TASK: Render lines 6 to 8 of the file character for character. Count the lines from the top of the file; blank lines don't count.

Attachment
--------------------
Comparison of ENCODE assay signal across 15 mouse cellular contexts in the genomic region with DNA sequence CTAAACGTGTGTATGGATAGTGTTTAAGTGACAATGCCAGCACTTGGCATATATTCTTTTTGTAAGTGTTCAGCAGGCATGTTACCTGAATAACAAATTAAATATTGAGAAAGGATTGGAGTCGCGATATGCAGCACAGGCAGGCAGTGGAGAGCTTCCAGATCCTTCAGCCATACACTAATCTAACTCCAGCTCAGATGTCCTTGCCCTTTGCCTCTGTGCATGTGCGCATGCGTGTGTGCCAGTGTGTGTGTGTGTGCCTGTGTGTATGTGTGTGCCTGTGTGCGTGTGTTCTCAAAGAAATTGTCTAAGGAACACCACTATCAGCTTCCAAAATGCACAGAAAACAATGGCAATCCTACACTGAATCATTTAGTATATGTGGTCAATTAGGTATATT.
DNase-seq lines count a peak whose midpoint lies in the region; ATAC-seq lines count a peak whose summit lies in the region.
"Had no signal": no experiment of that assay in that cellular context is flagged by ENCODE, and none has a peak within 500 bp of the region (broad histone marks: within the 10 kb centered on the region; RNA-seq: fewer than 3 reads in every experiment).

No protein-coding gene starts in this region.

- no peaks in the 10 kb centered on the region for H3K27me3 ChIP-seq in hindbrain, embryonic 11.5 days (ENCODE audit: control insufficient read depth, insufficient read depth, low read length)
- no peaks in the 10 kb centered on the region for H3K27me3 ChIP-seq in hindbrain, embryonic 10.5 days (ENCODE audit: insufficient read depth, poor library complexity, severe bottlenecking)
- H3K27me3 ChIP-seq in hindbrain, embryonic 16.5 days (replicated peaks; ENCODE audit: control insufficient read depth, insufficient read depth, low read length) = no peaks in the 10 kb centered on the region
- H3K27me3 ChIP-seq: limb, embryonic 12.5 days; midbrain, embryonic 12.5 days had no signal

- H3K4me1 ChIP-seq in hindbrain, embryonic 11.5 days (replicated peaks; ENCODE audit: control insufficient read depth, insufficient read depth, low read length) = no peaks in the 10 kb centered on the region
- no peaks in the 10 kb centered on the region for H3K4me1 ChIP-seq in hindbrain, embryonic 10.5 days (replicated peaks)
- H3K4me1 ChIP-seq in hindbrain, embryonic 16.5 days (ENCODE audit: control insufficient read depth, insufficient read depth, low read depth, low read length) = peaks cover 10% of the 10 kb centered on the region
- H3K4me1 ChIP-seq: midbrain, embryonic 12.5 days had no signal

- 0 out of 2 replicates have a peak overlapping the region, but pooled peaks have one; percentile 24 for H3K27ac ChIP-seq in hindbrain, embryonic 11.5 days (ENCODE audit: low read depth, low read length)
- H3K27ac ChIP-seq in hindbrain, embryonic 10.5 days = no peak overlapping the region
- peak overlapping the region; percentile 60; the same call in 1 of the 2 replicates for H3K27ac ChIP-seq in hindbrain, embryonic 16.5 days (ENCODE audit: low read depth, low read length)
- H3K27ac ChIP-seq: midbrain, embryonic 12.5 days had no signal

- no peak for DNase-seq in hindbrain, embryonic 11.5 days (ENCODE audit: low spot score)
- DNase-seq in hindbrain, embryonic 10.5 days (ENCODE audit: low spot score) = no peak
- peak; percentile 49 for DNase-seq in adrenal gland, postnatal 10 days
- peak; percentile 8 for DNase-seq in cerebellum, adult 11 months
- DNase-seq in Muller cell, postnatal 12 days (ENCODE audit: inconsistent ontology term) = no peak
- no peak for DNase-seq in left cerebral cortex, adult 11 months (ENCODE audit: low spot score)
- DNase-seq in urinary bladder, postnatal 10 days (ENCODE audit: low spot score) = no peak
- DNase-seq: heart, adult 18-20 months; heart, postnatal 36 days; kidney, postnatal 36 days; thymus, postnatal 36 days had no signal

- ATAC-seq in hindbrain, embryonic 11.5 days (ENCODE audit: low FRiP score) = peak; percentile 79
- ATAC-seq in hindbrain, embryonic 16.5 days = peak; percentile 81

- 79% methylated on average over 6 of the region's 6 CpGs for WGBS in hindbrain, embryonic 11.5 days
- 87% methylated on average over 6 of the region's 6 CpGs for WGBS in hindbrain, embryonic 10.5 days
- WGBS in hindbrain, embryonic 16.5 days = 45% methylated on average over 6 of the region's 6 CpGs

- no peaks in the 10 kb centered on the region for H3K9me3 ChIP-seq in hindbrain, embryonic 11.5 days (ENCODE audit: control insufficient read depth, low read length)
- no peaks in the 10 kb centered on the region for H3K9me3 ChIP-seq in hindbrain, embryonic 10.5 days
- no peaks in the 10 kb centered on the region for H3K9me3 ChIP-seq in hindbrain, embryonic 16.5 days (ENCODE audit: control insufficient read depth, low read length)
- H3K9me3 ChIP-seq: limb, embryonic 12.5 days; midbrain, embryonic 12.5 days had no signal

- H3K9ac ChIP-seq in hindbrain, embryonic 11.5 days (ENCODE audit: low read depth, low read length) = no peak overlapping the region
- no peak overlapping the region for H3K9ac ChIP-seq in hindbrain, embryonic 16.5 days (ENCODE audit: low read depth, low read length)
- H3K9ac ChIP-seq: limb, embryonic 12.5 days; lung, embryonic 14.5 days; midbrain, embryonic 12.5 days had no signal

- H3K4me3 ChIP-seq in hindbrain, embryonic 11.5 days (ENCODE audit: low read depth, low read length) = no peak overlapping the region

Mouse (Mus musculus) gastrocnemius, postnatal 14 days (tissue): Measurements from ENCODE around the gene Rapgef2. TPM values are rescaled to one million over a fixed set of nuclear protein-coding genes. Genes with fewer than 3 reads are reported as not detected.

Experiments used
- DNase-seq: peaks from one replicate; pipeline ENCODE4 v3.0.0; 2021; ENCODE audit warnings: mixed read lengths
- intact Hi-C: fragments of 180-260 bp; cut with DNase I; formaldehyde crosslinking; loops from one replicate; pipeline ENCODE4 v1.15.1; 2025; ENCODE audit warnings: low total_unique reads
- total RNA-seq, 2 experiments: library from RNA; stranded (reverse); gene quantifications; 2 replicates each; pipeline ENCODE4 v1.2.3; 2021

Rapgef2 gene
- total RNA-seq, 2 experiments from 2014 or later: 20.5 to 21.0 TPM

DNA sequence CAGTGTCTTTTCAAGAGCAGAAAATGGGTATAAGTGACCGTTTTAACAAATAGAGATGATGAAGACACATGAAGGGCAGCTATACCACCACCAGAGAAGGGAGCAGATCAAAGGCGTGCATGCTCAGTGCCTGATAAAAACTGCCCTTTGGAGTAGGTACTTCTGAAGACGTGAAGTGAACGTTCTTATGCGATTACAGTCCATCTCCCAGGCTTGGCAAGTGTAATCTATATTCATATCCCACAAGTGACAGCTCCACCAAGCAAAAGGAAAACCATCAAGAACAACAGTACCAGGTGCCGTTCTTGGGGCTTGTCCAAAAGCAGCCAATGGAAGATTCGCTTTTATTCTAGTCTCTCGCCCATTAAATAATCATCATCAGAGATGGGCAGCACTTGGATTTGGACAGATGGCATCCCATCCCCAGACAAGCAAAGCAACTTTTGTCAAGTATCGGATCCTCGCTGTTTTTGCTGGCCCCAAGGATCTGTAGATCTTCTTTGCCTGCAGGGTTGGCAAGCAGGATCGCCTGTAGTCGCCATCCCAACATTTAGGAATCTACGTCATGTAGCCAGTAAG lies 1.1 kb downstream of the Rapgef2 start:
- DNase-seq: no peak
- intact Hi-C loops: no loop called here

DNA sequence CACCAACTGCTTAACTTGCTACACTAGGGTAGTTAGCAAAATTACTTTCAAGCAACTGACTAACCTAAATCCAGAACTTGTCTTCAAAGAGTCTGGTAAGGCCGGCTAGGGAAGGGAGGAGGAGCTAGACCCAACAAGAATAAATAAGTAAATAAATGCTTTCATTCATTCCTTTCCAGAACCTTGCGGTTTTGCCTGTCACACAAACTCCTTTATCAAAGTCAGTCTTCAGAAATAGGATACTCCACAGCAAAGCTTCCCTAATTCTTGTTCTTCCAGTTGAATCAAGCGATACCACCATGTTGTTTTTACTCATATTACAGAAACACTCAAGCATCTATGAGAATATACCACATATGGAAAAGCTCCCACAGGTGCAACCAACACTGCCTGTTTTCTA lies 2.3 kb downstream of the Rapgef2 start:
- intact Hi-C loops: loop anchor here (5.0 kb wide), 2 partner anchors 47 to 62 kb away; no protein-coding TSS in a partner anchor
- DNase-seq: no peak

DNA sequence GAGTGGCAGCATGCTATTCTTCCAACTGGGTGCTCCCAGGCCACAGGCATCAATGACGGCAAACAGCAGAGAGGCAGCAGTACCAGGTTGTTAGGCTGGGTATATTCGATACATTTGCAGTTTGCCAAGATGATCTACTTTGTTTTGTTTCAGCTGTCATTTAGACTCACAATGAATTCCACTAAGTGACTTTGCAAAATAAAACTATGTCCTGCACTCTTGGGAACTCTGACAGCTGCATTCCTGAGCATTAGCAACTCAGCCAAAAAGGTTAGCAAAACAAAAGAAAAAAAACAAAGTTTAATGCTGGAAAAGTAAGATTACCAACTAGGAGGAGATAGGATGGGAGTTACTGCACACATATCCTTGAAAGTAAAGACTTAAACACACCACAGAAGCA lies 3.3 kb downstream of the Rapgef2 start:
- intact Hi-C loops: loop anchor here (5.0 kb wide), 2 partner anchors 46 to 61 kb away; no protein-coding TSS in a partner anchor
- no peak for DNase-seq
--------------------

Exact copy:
- no peaks in the 10 kb centered on the region for H3K27me3 ChIP-seq in hindbrain, embryonic 10.5 days (ENCODE audit: insufficient read depth, poor library complexity, severe bottlenecking)
- H3K27me3 ChIP-seq in hindbrain, embryonic 16.5 days (replicated peaks; ENCODE audit: control insufficient read depth, insufficient read depth, low read length) = no peaks in the 10 kb centered on the region
- H3K27me3 ChIP-seq: limb, embryonic 12.5 days; midbrain, embryonic 12.5 days had no signal